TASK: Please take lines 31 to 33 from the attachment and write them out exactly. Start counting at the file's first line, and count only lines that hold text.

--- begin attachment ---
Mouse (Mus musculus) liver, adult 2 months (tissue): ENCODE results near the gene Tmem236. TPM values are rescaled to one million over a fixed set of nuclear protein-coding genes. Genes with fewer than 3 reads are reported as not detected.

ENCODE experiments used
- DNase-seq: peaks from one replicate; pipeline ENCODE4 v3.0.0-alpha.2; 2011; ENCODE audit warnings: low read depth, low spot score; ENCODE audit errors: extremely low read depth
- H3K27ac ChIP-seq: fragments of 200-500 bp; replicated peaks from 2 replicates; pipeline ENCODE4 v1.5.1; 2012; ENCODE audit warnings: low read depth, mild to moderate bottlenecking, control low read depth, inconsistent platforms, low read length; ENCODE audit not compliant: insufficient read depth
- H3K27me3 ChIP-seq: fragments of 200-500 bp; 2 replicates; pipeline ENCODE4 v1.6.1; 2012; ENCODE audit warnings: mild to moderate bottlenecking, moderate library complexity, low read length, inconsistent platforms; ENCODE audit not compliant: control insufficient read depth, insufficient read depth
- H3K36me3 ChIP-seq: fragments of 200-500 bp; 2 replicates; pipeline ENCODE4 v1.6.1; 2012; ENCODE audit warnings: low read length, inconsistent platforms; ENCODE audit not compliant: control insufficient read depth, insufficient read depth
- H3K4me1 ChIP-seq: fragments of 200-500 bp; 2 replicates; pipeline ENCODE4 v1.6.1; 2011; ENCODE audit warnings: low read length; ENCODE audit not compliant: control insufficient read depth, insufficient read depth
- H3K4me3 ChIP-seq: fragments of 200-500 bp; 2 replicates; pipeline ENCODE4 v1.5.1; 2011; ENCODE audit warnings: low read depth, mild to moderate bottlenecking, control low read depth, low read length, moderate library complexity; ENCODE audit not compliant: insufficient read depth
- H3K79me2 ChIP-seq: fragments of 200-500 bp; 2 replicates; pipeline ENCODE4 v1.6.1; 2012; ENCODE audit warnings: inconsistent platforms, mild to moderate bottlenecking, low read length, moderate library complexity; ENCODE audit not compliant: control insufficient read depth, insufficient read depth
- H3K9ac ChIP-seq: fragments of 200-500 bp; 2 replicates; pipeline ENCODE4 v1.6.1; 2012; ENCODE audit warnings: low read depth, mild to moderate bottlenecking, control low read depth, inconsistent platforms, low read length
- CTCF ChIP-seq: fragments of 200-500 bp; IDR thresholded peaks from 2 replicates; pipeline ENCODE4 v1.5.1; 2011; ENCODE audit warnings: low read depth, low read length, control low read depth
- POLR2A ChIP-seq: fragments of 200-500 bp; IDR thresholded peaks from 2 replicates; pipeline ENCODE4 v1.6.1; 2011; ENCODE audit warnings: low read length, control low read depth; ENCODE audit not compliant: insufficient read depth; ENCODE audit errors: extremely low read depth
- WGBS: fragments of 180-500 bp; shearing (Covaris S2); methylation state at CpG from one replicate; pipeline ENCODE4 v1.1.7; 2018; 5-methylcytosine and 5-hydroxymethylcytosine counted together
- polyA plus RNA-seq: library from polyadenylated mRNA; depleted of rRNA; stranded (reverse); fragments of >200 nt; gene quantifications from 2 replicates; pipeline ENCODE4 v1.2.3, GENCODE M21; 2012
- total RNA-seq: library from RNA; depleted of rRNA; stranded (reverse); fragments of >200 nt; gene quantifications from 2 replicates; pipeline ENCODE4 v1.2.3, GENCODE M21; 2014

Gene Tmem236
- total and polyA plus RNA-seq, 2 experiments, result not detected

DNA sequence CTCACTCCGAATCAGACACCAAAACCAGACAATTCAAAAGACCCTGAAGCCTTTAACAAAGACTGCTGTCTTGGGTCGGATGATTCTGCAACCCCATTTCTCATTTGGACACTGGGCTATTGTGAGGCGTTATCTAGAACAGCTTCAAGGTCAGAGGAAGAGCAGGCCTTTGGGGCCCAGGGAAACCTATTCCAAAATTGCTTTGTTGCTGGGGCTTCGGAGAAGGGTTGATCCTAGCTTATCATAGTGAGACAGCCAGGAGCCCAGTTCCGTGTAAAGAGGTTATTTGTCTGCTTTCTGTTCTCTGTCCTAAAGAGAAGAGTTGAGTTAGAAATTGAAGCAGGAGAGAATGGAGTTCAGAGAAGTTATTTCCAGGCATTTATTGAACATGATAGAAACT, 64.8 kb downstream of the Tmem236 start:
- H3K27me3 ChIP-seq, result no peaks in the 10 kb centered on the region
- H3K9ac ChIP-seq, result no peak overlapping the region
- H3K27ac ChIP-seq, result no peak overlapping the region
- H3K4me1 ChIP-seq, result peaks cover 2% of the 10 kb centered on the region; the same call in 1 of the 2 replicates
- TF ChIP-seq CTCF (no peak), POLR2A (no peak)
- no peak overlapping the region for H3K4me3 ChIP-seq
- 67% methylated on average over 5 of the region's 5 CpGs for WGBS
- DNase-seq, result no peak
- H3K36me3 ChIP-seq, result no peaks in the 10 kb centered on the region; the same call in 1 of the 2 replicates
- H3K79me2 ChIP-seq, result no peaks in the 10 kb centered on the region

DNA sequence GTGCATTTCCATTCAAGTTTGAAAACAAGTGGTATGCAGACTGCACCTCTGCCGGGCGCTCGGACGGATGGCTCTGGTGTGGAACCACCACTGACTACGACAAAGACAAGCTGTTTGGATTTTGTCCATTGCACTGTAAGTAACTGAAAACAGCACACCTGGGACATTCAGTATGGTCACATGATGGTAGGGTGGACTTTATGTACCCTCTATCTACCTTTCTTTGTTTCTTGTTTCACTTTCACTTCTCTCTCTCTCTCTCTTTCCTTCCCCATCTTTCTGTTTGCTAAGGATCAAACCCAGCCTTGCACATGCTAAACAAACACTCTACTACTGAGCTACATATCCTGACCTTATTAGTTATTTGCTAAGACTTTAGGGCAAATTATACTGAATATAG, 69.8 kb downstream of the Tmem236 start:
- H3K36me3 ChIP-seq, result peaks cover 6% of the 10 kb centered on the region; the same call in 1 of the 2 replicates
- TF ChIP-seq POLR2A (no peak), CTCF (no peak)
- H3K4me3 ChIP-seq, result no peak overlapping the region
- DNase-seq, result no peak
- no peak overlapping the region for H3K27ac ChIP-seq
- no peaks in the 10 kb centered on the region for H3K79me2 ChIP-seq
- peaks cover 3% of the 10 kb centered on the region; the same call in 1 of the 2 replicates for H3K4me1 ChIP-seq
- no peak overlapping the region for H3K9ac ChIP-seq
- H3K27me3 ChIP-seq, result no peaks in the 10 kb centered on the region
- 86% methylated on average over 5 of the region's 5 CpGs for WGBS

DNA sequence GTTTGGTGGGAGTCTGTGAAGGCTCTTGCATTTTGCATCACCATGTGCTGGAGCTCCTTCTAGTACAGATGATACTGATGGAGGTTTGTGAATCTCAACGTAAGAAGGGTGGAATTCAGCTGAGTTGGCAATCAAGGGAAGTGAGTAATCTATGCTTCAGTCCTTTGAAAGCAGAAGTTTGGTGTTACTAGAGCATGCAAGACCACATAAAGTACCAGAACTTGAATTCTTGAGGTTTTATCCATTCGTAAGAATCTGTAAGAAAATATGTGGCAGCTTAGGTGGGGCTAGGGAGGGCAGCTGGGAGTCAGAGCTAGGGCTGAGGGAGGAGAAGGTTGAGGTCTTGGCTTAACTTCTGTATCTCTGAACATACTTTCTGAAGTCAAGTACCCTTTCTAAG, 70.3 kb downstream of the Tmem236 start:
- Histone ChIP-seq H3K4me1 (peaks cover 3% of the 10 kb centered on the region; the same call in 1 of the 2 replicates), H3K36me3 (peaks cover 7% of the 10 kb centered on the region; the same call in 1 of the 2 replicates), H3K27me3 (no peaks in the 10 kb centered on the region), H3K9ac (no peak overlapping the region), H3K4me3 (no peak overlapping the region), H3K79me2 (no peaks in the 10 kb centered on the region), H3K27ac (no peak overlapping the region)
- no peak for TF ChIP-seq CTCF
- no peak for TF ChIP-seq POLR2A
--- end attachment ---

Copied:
- TF ChIP-seq POLR2A (no peak), CTCF (no peak)
- H3K4me3 ChIP-seq, result no peak overlapping the region
- DNase-seq, result no peak